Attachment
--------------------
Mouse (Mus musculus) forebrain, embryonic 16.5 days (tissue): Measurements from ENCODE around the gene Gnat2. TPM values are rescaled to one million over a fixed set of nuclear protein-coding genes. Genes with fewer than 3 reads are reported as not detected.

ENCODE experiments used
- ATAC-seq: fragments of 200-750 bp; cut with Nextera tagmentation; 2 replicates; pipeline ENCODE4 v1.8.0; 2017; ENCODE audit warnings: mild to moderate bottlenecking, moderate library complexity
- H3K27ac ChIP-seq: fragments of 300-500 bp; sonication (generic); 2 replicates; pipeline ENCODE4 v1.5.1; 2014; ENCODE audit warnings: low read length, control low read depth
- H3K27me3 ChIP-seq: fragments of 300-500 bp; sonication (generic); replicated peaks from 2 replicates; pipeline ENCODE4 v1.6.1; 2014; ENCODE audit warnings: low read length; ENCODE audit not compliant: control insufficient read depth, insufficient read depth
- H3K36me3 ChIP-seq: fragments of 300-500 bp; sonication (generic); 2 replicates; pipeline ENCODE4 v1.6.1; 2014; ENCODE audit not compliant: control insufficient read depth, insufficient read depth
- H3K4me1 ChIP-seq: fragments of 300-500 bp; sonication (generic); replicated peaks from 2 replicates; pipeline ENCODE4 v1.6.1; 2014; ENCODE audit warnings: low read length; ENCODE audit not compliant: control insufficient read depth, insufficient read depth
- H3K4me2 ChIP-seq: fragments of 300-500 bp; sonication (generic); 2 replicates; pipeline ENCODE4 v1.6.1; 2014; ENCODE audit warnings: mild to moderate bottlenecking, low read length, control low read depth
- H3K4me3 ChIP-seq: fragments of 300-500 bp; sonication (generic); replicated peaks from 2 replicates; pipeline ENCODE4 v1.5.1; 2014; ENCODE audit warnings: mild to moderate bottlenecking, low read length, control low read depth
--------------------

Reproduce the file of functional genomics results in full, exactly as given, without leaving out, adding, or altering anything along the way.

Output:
Mouse (Mus musculus) forebrain, embryonic 16.5 days (tissue): Measurements from ENCODE around the gene Gnat2. TPM values are rescaled to one million over a fixed set of nuclear protein-coding genes. Genes with fewer than 3 reads are reported as not detected.

ENCODE experiments used
- ATAC-seq: fragments of 200-750 bp; cut with Nextera tagmentation; 2 replicates; pipeline ENCODE4 v1.8.0; 2017; ENCODE audit warnings: mild to moderate bottlenecking, moderate library complexity
- H3K27ac ChIP-seq: fragments of 300-500 bp; sonication (generic); 2 replicates; pipeline ENCODE4 v1.5.1; 2014; ENCODE audit warnings: low read length, control low read depth
- H3K27me3 ChIP-seq: fragments of 300-500 bp; sonication (generic); replicated peaks from 2 replicates; pipeline ENCODE4 v1.6.1; 2014; ENCODE audit warnings: low read length; ENCODE audit not compliant: control insufficient read depth, insufficient read depth
- H3K36me3 ChIP-seq: fragments of 300-500 bp; sonication (generic); 2 replicates; pipeline ENCODE4 v1.6.1; 2014; ENCODE audit not compliant: control insufficient read depth, insufficient read depth
- H3K4me1 ChIP-seq: fragments of 300-500 bp; sonication (generic); replicated peaks from 2 replicates; pipeline ENCODE4 v1.6.1; 2014; ENCODE audit warnings: low read length; ENCODE audit not compliant: control insufficient read depth, insufficient read depth
- H3K4me2 ChIP-seq: fragments of 300-500 bp; sonication (generic); 2 replicates; pipeline ENCODE4 v1.6.1; 2014; ENCODE audit warnings: mild to moderate bottlenecking, low read length, control low read depth
- H3K4me3 ChIP-seq: fragments of 300-500 bp; sonication (generic); replicated peaks from 2 replicates; pipeline ENCODE4 v1.5.1; 2014; ENCODE audit warnings: mild to moderate bottlenecking, low read length, control low read depth